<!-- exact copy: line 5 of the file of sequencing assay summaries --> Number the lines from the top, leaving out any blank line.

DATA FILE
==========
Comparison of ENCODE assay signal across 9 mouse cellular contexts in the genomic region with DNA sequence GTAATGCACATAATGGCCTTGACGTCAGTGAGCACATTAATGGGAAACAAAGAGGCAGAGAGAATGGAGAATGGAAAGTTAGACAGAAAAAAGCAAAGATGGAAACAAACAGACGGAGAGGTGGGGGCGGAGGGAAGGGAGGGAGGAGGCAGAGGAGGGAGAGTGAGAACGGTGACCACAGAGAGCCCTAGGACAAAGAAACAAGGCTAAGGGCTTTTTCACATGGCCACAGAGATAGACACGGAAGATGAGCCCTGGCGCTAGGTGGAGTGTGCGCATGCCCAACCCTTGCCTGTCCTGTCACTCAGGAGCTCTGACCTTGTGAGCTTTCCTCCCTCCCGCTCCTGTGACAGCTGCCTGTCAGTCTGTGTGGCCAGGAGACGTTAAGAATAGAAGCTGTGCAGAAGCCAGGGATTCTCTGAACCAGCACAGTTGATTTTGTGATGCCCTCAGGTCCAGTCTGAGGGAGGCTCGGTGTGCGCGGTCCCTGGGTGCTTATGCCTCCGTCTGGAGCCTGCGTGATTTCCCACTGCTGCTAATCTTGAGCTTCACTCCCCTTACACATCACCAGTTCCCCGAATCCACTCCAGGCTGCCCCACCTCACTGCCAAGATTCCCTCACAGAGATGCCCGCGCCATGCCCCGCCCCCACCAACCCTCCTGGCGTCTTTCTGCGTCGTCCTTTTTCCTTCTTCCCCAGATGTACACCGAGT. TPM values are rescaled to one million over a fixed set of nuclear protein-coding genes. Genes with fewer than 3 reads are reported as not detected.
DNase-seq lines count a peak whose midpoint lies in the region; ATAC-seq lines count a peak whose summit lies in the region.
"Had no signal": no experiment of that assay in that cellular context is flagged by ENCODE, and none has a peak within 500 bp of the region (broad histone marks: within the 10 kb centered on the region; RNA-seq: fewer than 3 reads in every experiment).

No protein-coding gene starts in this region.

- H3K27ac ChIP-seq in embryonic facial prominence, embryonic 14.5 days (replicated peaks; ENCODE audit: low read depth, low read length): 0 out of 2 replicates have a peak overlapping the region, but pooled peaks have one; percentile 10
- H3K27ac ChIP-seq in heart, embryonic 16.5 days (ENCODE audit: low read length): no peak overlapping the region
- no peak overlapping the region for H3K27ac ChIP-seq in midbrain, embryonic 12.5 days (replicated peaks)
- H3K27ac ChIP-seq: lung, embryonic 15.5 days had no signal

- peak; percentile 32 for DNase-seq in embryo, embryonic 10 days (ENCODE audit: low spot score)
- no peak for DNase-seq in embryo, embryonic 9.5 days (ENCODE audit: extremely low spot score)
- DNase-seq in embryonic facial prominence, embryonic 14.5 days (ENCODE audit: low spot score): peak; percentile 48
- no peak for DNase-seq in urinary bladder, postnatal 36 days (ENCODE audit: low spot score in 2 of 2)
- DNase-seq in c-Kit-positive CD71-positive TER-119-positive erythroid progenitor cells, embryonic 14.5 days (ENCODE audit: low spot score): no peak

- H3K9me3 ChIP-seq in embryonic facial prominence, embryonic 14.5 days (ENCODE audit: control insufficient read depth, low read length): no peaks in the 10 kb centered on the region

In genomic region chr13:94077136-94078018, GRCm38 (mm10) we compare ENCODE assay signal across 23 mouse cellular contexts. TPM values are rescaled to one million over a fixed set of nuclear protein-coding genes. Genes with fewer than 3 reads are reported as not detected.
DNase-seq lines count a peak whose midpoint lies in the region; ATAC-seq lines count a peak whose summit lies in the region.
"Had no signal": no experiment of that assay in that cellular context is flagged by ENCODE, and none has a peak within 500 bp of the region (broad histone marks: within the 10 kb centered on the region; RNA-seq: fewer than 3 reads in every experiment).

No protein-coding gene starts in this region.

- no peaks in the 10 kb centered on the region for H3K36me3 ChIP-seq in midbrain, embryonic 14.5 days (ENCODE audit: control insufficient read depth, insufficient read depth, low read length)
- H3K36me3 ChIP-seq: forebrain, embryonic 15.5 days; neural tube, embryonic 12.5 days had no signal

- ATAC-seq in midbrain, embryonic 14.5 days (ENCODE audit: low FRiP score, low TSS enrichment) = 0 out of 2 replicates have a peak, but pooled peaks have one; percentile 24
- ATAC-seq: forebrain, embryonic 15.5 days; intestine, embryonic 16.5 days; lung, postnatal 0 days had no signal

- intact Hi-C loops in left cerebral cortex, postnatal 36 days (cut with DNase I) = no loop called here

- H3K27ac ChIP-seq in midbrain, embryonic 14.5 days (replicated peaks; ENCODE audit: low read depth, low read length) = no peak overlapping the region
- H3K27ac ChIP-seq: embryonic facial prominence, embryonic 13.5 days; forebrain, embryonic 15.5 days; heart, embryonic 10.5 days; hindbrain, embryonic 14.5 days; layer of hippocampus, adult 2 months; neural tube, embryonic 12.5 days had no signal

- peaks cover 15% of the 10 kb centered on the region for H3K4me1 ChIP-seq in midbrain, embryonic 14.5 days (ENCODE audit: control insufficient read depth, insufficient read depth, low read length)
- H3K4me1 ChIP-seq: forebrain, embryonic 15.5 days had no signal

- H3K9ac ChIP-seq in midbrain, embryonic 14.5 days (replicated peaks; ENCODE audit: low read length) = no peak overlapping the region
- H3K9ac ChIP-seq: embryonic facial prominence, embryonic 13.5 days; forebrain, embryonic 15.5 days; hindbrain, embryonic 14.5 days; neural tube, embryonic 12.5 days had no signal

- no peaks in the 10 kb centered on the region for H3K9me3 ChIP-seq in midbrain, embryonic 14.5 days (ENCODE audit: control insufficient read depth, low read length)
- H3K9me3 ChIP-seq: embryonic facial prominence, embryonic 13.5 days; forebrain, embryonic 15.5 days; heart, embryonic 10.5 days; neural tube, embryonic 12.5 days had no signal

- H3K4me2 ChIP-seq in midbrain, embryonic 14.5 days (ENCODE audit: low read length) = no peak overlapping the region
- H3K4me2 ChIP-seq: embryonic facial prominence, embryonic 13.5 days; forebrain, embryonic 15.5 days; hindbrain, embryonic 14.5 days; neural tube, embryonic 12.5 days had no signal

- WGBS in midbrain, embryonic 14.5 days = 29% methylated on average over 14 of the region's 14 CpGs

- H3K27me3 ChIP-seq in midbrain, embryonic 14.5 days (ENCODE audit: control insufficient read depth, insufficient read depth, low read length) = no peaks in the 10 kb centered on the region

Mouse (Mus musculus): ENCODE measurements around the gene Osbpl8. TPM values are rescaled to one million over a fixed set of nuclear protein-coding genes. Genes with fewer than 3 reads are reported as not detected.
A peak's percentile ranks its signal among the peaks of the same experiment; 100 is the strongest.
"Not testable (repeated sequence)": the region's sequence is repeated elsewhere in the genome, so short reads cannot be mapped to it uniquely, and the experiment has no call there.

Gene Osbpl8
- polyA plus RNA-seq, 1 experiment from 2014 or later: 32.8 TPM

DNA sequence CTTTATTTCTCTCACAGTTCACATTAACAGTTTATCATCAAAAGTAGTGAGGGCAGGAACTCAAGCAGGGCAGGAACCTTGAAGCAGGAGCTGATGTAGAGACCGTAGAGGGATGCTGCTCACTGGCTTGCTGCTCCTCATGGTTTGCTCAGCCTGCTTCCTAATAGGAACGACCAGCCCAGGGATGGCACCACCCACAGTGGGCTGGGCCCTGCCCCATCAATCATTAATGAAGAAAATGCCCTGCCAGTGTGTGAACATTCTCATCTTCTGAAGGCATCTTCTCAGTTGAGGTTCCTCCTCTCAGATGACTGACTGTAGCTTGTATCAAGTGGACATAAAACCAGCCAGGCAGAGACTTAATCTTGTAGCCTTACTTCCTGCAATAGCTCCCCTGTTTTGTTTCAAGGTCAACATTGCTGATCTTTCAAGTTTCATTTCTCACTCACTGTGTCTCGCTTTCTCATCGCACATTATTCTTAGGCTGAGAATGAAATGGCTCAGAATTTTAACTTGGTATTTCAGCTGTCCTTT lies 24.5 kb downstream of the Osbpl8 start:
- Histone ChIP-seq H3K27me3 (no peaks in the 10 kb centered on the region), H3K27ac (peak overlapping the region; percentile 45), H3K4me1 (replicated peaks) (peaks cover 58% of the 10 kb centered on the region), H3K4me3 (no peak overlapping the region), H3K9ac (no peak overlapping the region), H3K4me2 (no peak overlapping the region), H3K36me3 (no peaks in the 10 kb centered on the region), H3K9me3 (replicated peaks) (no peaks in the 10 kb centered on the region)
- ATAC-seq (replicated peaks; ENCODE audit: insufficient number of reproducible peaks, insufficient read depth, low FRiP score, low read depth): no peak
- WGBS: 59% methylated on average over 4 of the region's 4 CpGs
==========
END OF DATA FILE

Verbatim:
- H3K27ac ChIP-seq in embryonic facial prominence, embryonic 14.5 days (replicated peaks; ENCODE audit: low read depth, low read length): 0 out of 2 replicates have a peak overlapping the region, but pooled peaks have one; percentile 10